400 years ago, Ignatius of Loyola crafted a genius way of prayer. His method helped  a person reflect back upon their day and their life in terms of how one experienced God.  He developed a prayer called, The Daily Examen. It is both a challenging and comforting way to trace the movement of God in one’s life. After having spent a solid year in study, reflection and prayer using Ignatius' method of prayer, I’ve come to the conclusion that Ignatius was a genius. I only wish now that I had known about this decades earlier. Never before, had anyone in the history of the church, shared such a bold new way of spending time with God, ourselves and our own hearts.  This Great Annual Examen is based on Ignatius' way of reflection and prayer.Ignatius developed a prayer called, the Daily Examen. It’s a method where we take the past 24 hours to think and pray through our day to raise the awareness of our own hearts of how God has moved within the past 24 hours. This method was something I made a commitment to do for one hour a day during every day of 2017. It’s been revolutionary. (At the bottom of this blog, I offer you a link to some resources that i recommend).  But I wanted something more as a review of our year--a way of thinking and praying through the past 12 months as a way of giving us a sort of GPS--a way to really see where we are right now on life's journey and by God's grace and help--to get to where we want to go!As we all have our pro’s and con’s with New Year Resolutions, I wanted to see if I might develop what I want to call The Great Annual Examen. It’s a simple question and answer exercise where you work through some questions to help you reflect on the past year and anticipate the next year to come. It’s called the “examen” because in this exercise we take an examination of how we’ve “done” in life—on the journey and in different aspects. In some ways, many of us will admit that this past year has “undone” us—we’ve felt spent, done or only surviving and perhaps barely surviving at that! However you reflect upon this past year, it’s my hope that you’ll have a GPS—a sort of marker that will help you discern where you are and how you are and where you want to go this next year.It is a way of reviewing the past 12 months but in doing so, to allow ourselves to evaluate our life in 5 major categories: our physical health, our emotional health, our relational health, our vocational health, and our spiritual health. While every part of life is indeed spiritual, we may find it helpful to break down life into a few major categories. I’ve done this for you here and given you a final category of your spiritual life to help you reflect more in a focused way on you and God.Sit with each category and work through the questions slowly. Slow is the key. This is not an exercise where the “first response is the right response.” In fact, in thinking more deeply about each question, you will probably find that a longer look—and a lingering reflection will allow issues and concerns to rise that a quick response will simply negate.Take a few days to do this rather than one sitting. Take the days between Christmas and the New Year for example. By looking back and gaining insight, we will not be so apt as to repeat the mistakes we made this past year. Section 1: General Examination of My Life These 10 questions will help prime the pump for you to be reflective and mindful of your past year1.What are the most important events that have happened to me or in me this past year?  2. What are the greatest breakthroughs in any category of my life this past year? (physical, emotionally, relationally, vocationally, spiritually, with other people) 3. What has been my greatest struggle in my life this past year?  4. What has been my greatest and deepest loss this past year?  5. What has been the area that has consumed my thinking, attention and focus this past year? (health, relationship, future, etc)  6. Where have I felt most vulnerable in my life? (What area of your life do you feel the most naked, susceptible, and exposed?) 7. Where I have I most experienced the presence of God this past year and why?  8. In the past 12 months, where I have experienced the greatest sense of consolation (peace, happiness, contentment, shalom, serenity, beauty, etc). 9. In the past 12 months, what area of my life has given me the most desolation (pre-occupation, distress, sadness, depression, anxiety, fear, brutality, etc) 10. What ONE word would tend to sum up this past year?  Section Two: Five Categories of My Life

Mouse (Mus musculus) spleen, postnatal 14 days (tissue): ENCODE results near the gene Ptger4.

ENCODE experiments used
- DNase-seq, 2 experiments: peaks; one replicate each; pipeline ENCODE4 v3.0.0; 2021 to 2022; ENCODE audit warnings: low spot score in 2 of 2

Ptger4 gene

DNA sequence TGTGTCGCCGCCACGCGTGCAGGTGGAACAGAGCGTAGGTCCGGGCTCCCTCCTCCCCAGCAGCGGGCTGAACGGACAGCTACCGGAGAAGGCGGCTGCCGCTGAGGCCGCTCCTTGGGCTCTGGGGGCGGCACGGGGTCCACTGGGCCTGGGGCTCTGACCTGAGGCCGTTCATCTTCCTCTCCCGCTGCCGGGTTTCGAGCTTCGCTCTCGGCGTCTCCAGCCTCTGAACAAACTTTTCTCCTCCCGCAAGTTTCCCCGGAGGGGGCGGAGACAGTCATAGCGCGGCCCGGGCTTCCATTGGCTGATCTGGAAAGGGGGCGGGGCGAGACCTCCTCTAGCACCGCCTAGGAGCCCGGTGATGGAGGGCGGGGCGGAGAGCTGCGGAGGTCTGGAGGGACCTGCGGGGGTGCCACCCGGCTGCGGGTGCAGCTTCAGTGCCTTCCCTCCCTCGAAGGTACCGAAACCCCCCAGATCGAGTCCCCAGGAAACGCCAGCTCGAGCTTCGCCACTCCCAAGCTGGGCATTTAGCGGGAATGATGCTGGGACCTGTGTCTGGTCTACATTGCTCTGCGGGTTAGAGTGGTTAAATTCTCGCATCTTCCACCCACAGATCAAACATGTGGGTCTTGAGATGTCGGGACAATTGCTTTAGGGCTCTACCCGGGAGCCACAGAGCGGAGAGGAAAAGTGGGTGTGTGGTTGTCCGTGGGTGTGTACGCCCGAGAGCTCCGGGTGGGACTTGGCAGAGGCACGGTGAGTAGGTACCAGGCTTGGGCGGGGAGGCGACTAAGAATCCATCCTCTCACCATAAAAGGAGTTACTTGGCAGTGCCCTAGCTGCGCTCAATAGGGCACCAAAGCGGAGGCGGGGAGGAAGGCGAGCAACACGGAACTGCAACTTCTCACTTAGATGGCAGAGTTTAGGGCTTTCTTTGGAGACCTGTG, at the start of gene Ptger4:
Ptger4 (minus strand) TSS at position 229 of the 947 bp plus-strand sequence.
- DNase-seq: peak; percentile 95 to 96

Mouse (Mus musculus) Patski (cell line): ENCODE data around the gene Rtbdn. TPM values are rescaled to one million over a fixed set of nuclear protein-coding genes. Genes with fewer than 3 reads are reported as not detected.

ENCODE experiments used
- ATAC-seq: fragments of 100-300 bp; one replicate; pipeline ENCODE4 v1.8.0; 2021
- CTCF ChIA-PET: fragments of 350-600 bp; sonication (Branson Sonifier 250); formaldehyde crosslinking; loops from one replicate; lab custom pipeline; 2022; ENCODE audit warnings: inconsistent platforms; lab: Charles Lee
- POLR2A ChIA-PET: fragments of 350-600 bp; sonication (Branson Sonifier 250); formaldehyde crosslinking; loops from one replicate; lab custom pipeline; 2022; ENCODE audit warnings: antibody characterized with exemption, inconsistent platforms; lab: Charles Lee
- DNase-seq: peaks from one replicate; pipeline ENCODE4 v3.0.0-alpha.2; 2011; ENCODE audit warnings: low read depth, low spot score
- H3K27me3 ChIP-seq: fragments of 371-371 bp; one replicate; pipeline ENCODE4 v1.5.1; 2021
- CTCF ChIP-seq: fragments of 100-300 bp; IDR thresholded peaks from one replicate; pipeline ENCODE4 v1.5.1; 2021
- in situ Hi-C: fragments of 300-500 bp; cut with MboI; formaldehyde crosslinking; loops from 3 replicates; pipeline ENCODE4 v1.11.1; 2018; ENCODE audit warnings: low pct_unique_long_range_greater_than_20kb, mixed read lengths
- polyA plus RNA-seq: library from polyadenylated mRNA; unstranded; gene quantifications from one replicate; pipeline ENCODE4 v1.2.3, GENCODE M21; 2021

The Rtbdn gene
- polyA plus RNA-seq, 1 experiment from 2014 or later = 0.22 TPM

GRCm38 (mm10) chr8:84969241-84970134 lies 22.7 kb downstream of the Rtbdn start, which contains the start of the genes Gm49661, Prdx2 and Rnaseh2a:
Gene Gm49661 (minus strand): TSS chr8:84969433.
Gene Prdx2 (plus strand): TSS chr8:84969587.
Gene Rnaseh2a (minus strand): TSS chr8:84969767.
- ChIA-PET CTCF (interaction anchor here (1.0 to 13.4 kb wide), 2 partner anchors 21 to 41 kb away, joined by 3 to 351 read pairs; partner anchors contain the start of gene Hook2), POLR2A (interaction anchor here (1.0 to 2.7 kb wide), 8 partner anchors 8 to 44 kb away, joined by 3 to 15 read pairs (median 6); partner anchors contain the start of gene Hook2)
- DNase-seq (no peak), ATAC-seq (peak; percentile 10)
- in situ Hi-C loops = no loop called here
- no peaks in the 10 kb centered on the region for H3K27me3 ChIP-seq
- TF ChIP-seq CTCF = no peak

1. My physical health: